Well, I didn't say I just buy the cheapest RAM I can get. But I generally just get a brand with a decent reputation, and don't worry about whether it's on the HQL or not. Usually the difference in price is a couple of bucks anyway. Kingston, Crucial, and Corsair are my go-to RAM brands, and I've generally had good experiences with OCZ too.
 
2012-12-04 07:16:13 PM
Oh hey, it's our daily dose of anti-Apple propaganda. Are these threads sponsored? I kind of hope they are. It's less slimy than the alternative.
 
2012-12-04 07:25:06 PM
It's not like teenage girls are known for upgrading their computers anyway.
 
2012-12-04 07:37:15 PM

asmodeus224: Rwa2play: asmodeus224: Rwa2play: Darth_Lukecash: You buy a Mac so you don't have to worry about the insides.

I think most computer problems stem from stupidity of do it yourself people.

You mean you LIKE spending $1500-2000 per machine once it's out of style?

Don't you have some neon lights that will change color according to CPU load to solder to your motherboard? Or maybe a case mod?

Not really; I save that money for a future upgrade. You know, something I can do on my PC that Apple won't let me do.

oh come on now, i should get some points for the neon lights and case mod trolling there ;)


Ok ok you get some points for that. :)
 
2012-12-04 07:42:17 PM

dukeblue219: I think we get so used to talking with other tinkering, technie types that we grossly overestimate the amount of the population that really cares. I personally love to upgrade here and there, and would not want an iMac if I couldn't, but it's not 10% of the population that's upgrading their computers. I'll bet it's more like 0.1%. Seriously.


I think it's higher than that. I'm sure I'm not typical but I had 4 family members with aging macbooks in my house last christmas and I spent half a day cloning drives and swapping out 500GB 7200rpm drives for the 80GB 5400rpm POS drives as well as doubling their memory. It was fun and easy to do.
 
2012-12-04 07:43:19 PM

mccallcl: StrangeQ: People that actually know about computers shouldn't care about this since they would never buy a Mac to begin with.

In my experience, "knowing about computers" comprises a vast range of knowledge. Many people who I think know more than I do are Mac users. They're nice to use, and powerful once you get into the UNIX part. They also look nice, which if you're in front of it for 12 hours a day, several of which are spent in public, you appreciate.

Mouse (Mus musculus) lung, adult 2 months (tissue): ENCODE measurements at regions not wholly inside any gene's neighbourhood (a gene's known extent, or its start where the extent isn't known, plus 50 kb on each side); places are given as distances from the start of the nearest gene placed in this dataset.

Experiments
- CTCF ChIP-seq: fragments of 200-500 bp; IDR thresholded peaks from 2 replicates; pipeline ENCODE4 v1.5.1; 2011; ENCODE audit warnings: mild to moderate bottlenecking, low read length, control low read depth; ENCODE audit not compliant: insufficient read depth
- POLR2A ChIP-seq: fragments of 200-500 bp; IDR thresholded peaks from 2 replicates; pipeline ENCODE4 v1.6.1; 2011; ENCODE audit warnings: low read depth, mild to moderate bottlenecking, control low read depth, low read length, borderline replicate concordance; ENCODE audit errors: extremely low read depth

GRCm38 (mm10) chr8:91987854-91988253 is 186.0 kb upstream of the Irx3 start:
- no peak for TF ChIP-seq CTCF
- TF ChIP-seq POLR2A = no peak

A good friend of mine is a network engineer and all of his home machines are Macs. He finds them to be more stable and require less maintenance than a Windows machine. Given what he makes and how valuable his time is, I can see why he would have done it.

Many of my fellow musicians are all Mac-heads. Personally, I can't justify the cost of a Mac Pro. The base model is $2499. The same whitebox machine is almost $1000 less.
 
2012-12-04 07:48:48 PM

rooftop235: Well, little things like RAM and hard drives are nice to be able to upgrade. RAM would be a bigger thing for me.


The cost of RAM is so low right now and the benefits of additional memory so pronounced that you might as well always put in as much as your system can take on the day you buy it.

Well, not if you're buying RAM from Apple. Their markup is farkdiculous.
 
2012-12-04 07:52:56 PM

kahnzo: You can also go outside, breathe in the fresh air, and get raped by roving bands of Linux users.


Bull, Linux users can't get laid even by raping.
 
2012-12-04 07:59:30 PM

pxlboy: Personally, I can't justify the cost of a Mac Pro. The base model is $2499. The same whitebox machine is almost $1000 less.


Where can you even buy whiteboxes with Xeon "Nehalem" CPUs in late 2012?
 
2012-12-04 08:05:10 PM